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Wip'd from his pallid front faint nature's dew?-
Then, as he slept, hast thon not stol'n towards him,
And hung in silent gaze o'er his wan cheek,
That on the chill stone rested ?”

" I fain would do so,
And ever in my prayers remember patience;
For hope of better days attends the good,
And virtue, like the wild-bee, can extract,
E'en from the bitter plant, adversity,
Sweet food to cheer the spirit.”

Cannot this plenitude of beautiful sentiment, imagery, and description, induce men of taste unanimously to decree the palm of distinguished genius to their author ? For my part, I am more and more charmed with the Mine, though I hinted to Mr Hayley, that I thought it had some flat speeches, and several needlessly inharmonious lines; that it might have been more pathetic; and that the language of Conrad had too much purity and tenderness for his licentious character, his villainous designs, the murky scene, and unprotected situation of her whom he endeavours to seduce.

The first speech in blank verse of the Gnome is perfectly Miltonic ; and I scarce know heroic rhymes more sublime than the ensuing :

« Of hoary fens exalt the stagnant breath,

And load the passing gale with plagues and death!

Thro' yelling gulfs outrageous whirlwinds urge,
Or curl the tossing pool with fiery surge !
Bid flaming cataracts round Vesuvius glow,

Bid Hecla thunder thro' incumbent snow !
• From Cotopasci's heights the deluge pour,

And melt a thousand winters' frozen store !
Beneath the main expansive vapours raise,
And with metallic embers feed the blaze,
Till the black vortex of the water boils,
And Ocean wonders at his new-form'd isles !"

But perhaps I ought to beg your pardon for thus drenching you perforce with Heliconian dews, springing up at Lavington, the seat of this other bard of Sussex, the emulous friend of the celebrated Hayley. My heart was in the subject, and the midnight clock has struck in vain.Adieu !

LETTER XIII.

Rev. T. S. WHALLEY, then on the Continent.

Lichfield, April 7, 1785. SURELY, dear friend, you do not reason like yourself upon the subject of literary fame, when

it is become posthumous ; since, however improbable it may be, that its blaze, or its cessation, can be an object of attention to the beatified spirit, whose exertions, while on earth, had produced it; so far, at least, an object of attention as inspiring, or gratifying vanity or ambition ; yet, if we retain any consciousness of what passed, and yet passes on earth, when ourselves have soared above it, the consciousness of being remembered with esteem and honour by our fellow-creatures on the score of virtuous compositions, will probably prove a source of delight, worthy to be admitted into the number of angelic gratifications. Grateful to the purest nature must be the consciousness that we had employed the talents committed to our cultivation, in alleviating sorrow and care in our fellow creatures, by compositions that soften, refine, and exalt the human mind; that foster its gentleness, and strengthen its virtue. There surely can be no degradation of angelic dignity, in the belief that it will have pleasure in perceiving that the fruits of its earthly industry continue to inspire virtuous pleasure through passing generations. That charming poen, Edwy and Edilda, so justly styled, by the Monthly Review, a domestic epic poem, is eminently calculated to improve and delight the mind of youth ; and I repeat my exhortations, that you will republish it with its new termination, so much more consonant to poetic justice, and the gratification of the reader.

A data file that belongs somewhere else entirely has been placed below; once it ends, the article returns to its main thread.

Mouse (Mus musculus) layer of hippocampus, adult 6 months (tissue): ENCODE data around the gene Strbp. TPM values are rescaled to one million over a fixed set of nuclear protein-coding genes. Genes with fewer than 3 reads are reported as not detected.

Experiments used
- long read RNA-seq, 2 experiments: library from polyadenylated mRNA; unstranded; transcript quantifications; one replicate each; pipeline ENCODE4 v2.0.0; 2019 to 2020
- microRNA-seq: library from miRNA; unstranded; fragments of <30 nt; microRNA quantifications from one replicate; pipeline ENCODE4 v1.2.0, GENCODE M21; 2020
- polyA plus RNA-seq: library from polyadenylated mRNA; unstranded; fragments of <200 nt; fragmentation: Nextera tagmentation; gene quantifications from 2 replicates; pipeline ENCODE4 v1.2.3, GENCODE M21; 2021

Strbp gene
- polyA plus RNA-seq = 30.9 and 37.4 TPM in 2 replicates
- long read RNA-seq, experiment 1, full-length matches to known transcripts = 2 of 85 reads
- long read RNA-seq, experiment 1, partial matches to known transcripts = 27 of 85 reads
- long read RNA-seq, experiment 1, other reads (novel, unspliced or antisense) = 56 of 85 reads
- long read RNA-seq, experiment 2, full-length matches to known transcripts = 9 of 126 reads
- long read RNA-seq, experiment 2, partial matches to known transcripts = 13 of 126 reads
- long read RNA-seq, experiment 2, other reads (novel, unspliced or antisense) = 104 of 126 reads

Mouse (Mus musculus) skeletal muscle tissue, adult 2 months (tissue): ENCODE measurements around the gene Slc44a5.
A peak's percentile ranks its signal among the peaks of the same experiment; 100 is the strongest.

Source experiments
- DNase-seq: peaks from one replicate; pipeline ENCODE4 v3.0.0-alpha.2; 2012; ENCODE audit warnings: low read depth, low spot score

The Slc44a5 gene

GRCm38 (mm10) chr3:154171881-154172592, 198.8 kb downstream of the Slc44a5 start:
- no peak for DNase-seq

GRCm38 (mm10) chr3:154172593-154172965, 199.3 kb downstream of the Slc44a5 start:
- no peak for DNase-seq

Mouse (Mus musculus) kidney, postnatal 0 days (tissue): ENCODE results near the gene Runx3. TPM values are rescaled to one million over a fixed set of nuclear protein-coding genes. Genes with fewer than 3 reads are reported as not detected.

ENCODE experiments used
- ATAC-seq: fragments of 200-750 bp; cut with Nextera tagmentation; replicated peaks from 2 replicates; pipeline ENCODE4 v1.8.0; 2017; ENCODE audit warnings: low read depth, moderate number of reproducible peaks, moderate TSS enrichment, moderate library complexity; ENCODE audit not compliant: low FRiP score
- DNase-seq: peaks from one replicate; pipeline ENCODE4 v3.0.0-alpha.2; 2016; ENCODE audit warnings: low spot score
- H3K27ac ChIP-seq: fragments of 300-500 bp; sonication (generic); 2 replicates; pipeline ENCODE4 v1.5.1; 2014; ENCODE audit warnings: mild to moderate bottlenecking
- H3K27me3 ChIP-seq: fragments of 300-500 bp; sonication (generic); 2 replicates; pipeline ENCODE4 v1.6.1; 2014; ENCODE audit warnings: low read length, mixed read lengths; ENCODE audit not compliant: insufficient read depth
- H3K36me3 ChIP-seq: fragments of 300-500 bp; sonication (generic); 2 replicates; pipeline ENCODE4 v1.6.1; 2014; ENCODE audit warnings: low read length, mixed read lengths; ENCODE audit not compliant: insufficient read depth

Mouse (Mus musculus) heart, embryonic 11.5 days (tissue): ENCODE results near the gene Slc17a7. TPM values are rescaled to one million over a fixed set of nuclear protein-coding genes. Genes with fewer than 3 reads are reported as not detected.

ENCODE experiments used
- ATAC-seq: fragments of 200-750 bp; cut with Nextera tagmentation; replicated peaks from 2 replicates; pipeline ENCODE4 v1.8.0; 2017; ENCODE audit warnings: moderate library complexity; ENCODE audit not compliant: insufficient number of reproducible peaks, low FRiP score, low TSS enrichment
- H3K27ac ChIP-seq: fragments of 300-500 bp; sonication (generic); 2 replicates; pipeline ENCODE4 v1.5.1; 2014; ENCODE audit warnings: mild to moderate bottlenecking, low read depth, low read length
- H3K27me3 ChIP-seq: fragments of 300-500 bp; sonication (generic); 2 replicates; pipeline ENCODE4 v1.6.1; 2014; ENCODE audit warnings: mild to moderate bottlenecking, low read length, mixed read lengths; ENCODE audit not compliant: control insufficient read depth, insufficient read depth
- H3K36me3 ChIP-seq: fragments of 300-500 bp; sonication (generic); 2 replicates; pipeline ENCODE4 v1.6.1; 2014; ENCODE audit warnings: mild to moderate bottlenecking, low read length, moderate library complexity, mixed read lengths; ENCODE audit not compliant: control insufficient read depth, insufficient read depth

You quote Madam Genlis. Do you not object to her system concerning the choice of books for young people? She wishes that authors of first-rate excellence should be withheld from our youth, during those fresh and vivid years, when the perceptions are in their first poignancy.

I differ from her totally. Whatever books are put into the hands of sensible ingenious young people, between the age of twelve and eighteen, will, I am convinced, fix their taste in reading. A work of mediocrity, if it is in any degree interesting, will, during that lively interval, inspire more delight, than can be produced by compositions of a far higher class, when the first fine edge of the feelings is taken off. The mind always acquires a fond predilection for that species of writing which had borne away the early fruits of its ripening sensibilities. It is therefore of the utmost importance to the future strength of intellect, that the literary taste in opening youth be set high.

What a treasure is your last letter! How completely does it place us in scenery so inevitably dear to a poetic imagination! As late you shewed me the calm, so now you make me see the

swoln and agitated waters of Vaucluse; and each are alike interesting. Ah! those cypresses!—what striking memorials! The detestable portraits of Petrarch and Laura, in the Castle of Sommane, ought to make people, whose personal representation is likely to interest generations yet unborn, careful how they leave behind them disagreeable pictures, which must hereafter disappoint the anxious gazer, and outrage his imagination, by forcing upon it an idea uncongenial to his preconceptions, and destructive of their enthusiasm. The winter has been, with us, very long and

A sharp, gloomy, and steril frost, attended with frequent storms of snow, even yet

severe.

“ Chills our pale morns, and bids the driving sleet
Deform our days delightless.”

By this time, it is broad and sultry summer with you. I know how much you luxuriate in glowing suns, and I hope you enjoy them on your classic plains of Petrarchian consecration. But I had much rather you were, at this instant, rubbing your hands over an English fire, and breathing phillipics on our wayward and disappointing climate.

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